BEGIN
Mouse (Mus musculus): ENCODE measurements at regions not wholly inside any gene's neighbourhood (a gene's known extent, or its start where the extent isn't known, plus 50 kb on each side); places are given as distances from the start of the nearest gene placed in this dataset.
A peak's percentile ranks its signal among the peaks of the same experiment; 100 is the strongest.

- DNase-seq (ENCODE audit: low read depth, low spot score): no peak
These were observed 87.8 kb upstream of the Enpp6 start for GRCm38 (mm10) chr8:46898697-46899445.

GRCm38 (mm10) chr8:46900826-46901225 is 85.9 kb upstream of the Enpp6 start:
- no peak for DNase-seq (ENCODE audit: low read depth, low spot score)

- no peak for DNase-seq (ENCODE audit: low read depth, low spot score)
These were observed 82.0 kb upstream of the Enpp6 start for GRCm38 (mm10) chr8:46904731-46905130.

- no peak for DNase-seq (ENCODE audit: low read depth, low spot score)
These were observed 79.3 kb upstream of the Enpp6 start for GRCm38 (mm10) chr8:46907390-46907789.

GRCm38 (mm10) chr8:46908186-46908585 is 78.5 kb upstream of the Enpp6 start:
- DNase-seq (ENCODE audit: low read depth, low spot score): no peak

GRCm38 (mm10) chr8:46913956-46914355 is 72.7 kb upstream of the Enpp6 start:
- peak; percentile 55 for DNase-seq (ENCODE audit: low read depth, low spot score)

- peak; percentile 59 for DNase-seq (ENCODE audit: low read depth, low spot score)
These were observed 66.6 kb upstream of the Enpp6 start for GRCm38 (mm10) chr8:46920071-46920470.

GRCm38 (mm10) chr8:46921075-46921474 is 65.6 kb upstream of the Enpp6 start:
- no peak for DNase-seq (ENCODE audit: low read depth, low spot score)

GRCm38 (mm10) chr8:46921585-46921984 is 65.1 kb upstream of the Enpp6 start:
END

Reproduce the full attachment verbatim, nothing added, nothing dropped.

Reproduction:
Mouse (Mus musculus): ENCODE measurements at regions not wholly inside any gene's neighbourhood (a gene's known extent, or its start where the extent isn't known, plus 50 kb on each side); places are given as distances from the start of the nearest gene placed in this dataset.
A peak's percentile ranks its signal among the peaks of the same experiment; 100 is the strongest.

- DNase-seq (ENCODE audit: low read depth, low spot score): no peak
These were observed 87.8 kb upstream of the Enpp6 start for GRCm38 (mm10) chr8:46898697-46899445.

GRCm38 (mm10) chr8:46900826-46901225 is 85.9 kb upstream of the Enpp6 start:
- no peak for DNase-seq (ENCODE audit: low read depth, low spot score)

- no peak for DNase-seq (ENCODE audit: low read depth, low spot score)
These were observed 82.0 kb upstream of the Enpp6 start for GRCm38 (mm10) chr8:46904731-46905130.

- no peak for DNase-seq (ENCODE audit: low read depth, low spot score)
These were observed 79.3 kb upstream of the Enpp6 start for GRCm38 (mm10) chr8:46907390-46907789.

GRCm38 (mm10) chr8:46908186-46908585 is 78.5 kb upstream of the Enpp6 start:
- DNase-seq (ENCODE audit: low read depth, low spot score): no peak

GRCm38 (mm10) chr8:46913956-46914355 is 72.7 kb upstream of the Enpp6 start:
- peak; percentile 55 for DNase-seq (ENCODE audit: low read depth, low spot score)

- peak; percentile 59 for DNase-seq (ENCODE audit: low read depth, low spot score)
These were observed 66.6 kb upstream of the Enpp6 start for GRCm38 (mm10) chr8:46920071-46920470.

GRCm38 (mm10) chr8:46921075-46921474 is 65.6 kb upstream of the Enpp6 start:
- no peak for DNase-seq (ENCODE audit: low read depth, low spot score)

GRCm38 (mm10) chr8:46921585-46921984 is 65.1 kb upstream of the Enpp6 start: